The world often runs in cycles, whether it’s trends in fashion, music, storytelling, or even in the world of first person shooters. Having had eras in which historical shooters, modern day and future settings have dominated, there’s a cycle of creative exploration and rebuilding that feeds into the core mechanics of the games. LawBreakers takes bits and pieces from across the spectrum of modern design concepts and uses them as a catalyst for a raw, electric and constantly shifting arena shooter that harks back to the classic games we’ve begun to itch for a return to.
At first glance, Lawbreakers seems like a hero-based shooter, with 9 different character types each equipped with a different set of abilities and a role in gameplay. Each character has a unique set of 1-2 weapons, as well as a unique combat ability and a special attack/ultimate ability. It quickly becomes apparent, though, that there isn’t the same focus on team composition and “playing a role” as there is in other hero or class-based shooters..
Each class in Lawbreakers is truly focused on diving straight into the action and causing mayhem. Sure, some focus more on mobility than raw power, but nobody ever truly feels like they fall into a standard archetype like a tank or DPS character. Even the battle medic class is on par with the others, as their healing ability simply requires a tap of R1 when your crosshairs overlap with a teammate to send an automatic healing drone onto them. Combined with the medic’s beefy sidearm and a versatile grenade launcher, a skilled player can provide a clutch heal to the team and clear a nasty chokepoint in the same breath.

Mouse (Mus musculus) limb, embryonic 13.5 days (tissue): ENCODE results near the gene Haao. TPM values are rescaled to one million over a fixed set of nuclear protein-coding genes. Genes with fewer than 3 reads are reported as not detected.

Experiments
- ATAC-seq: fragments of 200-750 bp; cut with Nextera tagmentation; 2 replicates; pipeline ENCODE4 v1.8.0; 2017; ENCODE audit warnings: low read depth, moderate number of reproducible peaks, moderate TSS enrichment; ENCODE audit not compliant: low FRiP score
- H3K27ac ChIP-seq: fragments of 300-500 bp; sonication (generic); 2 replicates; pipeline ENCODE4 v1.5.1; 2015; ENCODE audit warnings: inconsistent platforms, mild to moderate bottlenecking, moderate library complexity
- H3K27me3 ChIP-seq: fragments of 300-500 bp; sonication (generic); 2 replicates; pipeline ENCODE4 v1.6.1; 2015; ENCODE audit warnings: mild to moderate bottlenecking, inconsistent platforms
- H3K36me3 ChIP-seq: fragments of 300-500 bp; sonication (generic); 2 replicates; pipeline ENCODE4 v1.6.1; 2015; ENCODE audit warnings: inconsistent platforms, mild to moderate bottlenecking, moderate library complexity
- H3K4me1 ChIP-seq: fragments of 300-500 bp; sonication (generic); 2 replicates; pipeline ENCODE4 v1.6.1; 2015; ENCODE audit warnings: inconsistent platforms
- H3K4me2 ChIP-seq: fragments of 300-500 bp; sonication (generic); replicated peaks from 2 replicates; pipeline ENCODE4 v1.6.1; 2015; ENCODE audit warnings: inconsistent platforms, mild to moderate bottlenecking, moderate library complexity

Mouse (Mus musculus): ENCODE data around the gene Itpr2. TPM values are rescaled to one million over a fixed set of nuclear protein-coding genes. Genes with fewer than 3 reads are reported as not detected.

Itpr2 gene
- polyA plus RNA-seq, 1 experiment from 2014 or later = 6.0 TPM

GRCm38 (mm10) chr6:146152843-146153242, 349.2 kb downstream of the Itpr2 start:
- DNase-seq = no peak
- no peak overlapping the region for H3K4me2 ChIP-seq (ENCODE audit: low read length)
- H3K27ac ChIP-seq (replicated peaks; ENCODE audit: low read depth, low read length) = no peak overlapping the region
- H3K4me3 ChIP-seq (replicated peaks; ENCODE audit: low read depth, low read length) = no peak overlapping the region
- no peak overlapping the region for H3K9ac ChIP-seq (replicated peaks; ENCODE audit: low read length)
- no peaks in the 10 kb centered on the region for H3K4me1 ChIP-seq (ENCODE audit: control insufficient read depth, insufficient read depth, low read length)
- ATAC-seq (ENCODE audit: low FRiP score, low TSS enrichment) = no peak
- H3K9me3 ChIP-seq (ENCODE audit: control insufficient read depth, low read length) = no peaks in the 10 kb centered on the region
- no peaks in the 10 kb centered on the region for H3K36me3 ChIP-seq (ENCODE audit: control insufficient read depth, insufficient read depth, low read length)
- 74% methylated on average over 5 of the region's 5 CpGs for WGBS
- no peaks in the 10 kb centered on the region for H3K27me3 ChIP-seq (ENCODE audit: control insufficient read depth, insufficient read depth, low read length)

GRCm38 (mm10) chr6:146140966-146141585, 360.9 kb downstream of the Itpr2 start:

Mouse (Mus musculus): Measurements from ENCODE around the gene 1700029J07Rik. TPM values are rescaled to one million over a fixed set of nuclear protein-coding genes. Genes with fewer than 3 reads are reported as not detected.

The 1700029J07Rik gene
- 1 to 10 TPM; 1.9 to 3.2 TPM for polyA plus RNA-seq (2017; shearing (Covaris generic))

A large part of Lawbreakers is the unique movement and speed of the game, which is partly down to the various zero gravity bubbles placed on each map. Most parts of the maps have normal gravity effects, but step into a bubble zone and you’ll suddenly be dealing with arcing leaps and wicked momentum. Lawbreakers could have easily given each character the same set of movement abilities and ended it there, but instead, each class has their own unique movement options, which help to even further diversify them all.
The Wraith can do a speedy ground-slide and lunge themselves forward with a knife-attack, while the Assassin can do lengthy bunny hops or utilise a grappling hook to capitalise on momentum. Even slow, bulky classes like the Juggernaut or Titan, who lack agile movement abilities, can use the momentum provided by their projectiles or melee attacks to fling themselves around in zero gravity.
All of this is meant to illustrate how diverse your play options are and the depth to each class, while still somehow managing to maintain a raw, arena-style gameplay feel that calls back to Quake III or Unreal Tournament. It’s a shame, though, that none of this depth is explained to you. Lawbreakers has no tutorials or introductions to speak of. The basics of the game and the game modes can be picked up after a few rounds, but a lot of the intricacies of the world and the game are left unknown, such as a blindfire feature that shoots your gun behind you and gives you a momentum boost in zero gravity, which I only discovered hours into playing when I mindlessly decided to press down on the d-pad.